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Saving Money

SOLVED: What Can a Middle-Class Family Do to Get Ahead?

You have so many demands on your budget. Here's a plan to keep priorities in line.

Jon and Beverly Auvil of Huntington, W.Va., have three daughters, two jobs and a combined income just shy of $100,000. They're trying to save for their daughters' college expenses and their own retirement while juggling a mortgage, two car loans and monthly payments to the orthodontist.

The Auvils are actually doing a fine job of balancing current needs with long-term goals, and with a few minor adjustments they can do even better. They're in the sweet spot to take advantage of a slew of middle-class tax breaks that begin to disappear once family income tops $100,000.

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For instance, they're entitled to a $1,000 federal tax credit for each child younger than age 17 (all of their daughters qualify), a perk that is phased out for families with incomes greater than $110,000. Unscathed by the alternative minimum tax, which eliminates a number of tax breaks for many families with six-figure incomes, the Auvils also reap the full benefit of the $3,300 personal exemption they can claim for each of their five family members, plus deductions for state income and property taxes. They also write off charitable contributions and mortgage interest.

Jon, 44, contributes 6% of his salary to his 401(k) plan, and his company kicks in another 1.5%. He also adds $200 a month to his Roth IRA (another perk for which higher-income individuals are ineligible). Beverly, also 44, is an elementary school teacher. She contributes 5% of her salary to her 403(b) retirement plan to supplement the pension she expects to receive in retirement.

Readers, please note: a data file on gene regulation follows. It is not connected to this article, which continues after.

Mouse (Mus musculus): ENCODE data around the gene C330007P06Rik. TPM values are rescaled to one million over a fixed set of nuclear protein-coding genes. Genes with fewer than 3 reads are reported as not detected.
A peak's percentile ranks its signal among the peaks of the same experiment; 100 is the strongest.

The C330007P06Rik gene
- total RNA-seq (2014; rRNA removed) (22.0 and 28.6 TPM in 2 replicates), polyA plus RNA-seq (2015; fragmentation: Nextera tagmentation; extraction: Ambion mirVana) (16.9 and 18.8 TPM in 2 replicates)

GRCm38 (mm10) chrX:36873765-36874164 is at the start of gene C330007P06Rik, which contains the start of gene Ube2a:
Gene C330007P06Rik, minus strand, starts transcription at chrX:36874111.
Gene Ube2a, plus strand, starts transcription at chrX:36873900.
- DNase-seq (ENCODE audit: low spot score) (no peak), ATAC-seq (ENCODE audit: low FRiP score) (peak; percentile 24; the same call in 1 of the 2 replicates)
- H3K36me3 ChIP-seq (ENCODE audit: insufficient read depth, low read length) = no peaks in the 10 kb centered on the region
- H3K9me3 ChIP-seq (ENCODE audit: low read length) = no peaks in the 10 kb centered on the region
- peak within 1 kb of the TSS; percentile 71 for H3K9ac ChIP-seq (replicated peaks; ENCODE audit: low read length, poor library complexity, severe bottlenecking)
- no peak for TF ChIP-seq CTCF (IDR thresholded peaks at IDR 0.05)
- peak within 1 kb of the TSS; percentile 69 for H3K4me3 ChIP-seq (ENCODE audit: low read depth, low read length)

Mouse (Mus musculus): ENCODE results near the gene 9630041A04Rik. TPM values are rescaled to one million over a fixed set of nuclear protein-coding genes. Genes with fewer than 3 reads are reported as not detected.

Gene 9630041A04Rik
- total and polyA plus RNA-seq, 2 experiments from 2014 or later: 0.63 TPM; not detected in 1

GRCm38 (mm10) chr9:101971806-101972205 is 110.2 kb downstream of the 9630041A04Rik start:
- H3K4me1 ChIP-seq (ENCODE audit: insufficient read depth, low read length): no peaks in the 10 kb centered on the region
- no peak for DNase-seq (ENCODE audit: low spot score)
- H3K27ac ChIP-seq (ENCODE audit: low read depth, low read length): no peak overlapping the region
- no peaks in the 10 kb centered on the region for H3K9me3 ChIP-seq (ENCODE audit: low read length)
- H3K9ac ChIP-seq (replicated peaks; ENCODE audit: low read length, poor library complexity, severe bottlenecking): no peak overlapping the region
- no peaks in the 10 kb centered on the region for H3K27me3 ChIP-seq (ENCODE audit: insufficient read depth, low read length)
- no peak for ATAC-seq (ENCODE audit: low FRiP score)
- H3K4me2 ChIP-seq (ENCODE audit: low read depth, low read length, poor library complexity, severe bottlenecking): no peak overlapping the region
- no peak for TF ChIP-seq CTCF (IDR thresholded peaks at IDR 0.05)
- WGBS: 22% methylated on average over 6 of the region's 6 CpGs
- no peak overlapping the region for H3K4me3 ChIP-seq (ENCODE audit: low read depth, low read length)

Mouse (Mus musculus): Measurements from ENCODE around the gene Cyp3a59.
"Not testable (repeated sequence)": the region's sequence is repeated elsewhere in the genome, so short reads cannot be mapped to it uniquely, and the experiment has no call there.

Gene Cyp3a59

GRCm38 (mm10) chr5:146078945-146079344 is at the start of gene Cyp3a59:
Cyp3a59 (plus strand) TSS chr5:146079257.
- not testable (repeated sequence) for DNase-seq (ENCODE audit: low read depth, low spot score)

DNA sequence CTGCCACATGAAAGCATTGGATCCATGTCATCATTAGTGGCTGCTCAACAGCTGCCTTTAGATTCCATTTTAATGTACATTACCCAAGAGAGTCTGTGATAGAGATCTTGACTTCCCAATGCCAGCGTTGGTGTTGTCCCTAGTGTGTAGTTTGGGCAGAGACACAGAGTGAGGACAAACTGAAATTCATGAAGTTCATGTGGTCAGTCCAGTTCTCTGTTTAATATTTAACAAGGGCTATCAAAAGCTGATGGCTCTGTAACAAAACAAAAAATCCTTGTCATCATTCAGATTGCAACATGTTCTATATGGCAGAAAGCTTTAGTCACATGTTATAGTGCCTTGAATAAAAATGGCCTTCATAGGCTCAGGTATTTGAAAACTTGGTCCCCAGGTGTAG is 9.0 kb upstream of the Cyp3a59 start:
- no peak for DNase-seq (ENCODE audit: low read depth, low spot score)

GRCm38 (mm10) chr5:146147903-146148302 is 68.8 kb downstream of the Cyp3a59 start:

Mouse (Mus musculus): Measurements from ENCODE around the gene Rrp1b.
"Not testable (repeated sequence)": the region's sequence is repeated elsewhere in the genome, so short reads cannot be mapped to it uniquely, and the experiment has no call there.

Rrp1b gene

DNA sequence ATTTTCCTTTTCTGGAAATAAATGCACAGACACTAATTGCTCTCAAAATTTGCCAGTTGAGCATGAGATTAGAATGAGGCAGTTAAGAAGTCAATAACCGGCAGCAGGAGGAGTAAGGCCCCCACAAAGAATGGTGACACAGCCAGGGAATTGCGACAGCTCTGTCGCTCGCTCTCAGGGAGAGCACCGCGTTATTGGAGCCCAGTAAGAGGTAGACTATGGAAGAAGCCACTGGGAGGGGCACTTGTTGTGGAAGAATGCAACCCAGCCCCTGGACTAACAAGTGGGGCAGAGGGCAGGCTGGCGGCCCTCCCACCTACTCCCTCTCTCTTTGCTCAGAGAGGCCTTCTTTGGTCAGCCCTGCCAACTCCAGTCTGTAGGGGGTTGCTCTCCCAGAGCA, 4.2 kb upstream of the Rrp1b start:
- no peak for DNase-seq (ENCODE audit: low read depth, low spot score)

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The couple direct $200 a month to an emergency fund. They could boost their return by switching from their local bank to an online account with EmigrantDirect or Citibank, which are currently paying 5%. (Calculate how much you should save in your emergency fund.)

The Auvils also add $150 a month to a 529 college-savings account for their eldest daughter, Caroline, 16, which qualifies them for a state income-tax deduction. And they have already fully funded a prepaid-tuition plan for their second daughter, Elizabeth, 14. Once the Auvils are finished paying $220 a month to the orthodontist for the two older girls' braces, they'll put some of that money toward a college-savings plan for their youngest daughter. Because Katherine, 6, is now in school, they no longer pay child-care expenses. Working families who do need care qualify for a tax credit.

The Auvils will retire one car loan in January, freeing up an extra $400 a month. Some of that money will go toward paying higher car-insurance premiums when Caroline starts to drive.

Thanks to the low cost of living in Huntington, a city of 50,000 on the southern bank of the Ohio River, the Auvils are able to stretch their income. Their mortgage payment is just $850 per month, and they expect to pay off the loan in six years. They can shift some of that money to boost their retirement savings accounts, just as they'll both be eligible for larger, catch-up contributions.


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